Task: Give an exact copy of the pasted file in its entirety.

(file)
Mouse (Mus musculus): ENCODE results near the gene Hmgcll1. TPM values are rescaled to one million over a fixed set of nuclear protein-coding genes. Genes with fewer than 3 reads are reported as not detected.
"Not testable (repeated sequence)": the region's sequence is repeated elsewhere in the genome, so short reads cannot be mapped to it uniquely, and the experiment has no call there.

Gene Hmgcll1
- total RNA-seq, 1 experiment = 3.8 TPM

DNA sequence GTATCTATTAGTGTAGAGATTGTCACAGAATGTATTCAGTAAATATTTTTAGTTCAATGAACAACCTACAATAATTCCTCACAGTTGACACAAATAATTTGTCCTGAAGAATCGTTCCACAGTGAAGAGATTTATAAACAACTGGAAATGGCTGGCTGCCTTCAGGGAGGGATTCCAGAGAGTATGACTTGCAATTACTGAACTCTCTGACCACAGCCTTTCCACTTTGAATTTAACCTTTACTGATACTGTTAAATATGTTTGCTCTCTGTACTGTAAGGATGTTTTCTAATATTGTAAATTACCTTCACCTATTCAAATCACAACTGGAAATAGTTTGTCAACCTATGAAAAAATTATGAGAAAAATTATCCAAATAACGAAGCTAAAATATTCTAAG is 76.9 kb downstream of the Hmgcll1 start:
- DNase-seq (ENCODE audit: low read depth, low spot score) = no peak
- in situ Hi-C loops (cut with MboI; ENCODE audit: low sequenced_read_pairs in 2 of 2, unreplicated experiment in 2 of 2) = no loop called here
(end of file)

Mouse (Mus musculus): ENCODE results near the gene Hmgcll1. TPM values are rescaled to one million over a fixed set of nuclear protein-coding genes. Genes with fewer than 3 reads are reported as not detected.
"Not testable (repeated sequence)": the region's sequence is repeated elsewhere in the genome, so short reads cannot be mapped to it uniquely, and the experiment has no call there.

Gene Hmgcll1
- total RNA-seq, 1 experiment = 3.8 TPM

DNA sequence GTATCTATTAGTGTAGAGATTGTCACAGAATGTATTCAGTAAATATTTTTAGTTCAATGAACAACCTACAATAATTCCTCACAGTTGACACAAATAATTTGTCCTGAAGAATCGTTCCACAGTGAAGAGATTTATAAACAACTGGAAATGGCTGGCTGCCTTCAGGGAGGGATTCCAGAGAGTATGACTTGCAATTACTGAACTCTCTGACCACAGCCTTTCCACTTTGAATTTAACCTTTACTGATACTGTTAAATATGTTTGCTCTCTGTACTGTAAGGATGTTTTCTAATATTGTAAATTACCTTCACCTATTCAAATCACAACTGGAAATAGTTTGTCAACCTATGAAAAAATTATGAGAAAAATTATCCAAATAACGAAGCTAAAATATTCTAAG is 76.9 kb downstream of the Hmgcll1 start:
- DNase-seq (ENCODE audit: low read depth, low spot score) = no peak
- in situ Hi-C loops (cut with MboI; ENCODE audit: low sequenced_read_pairs in 2 of 2, unreplicated experiment in 2 of 2) = no loop called here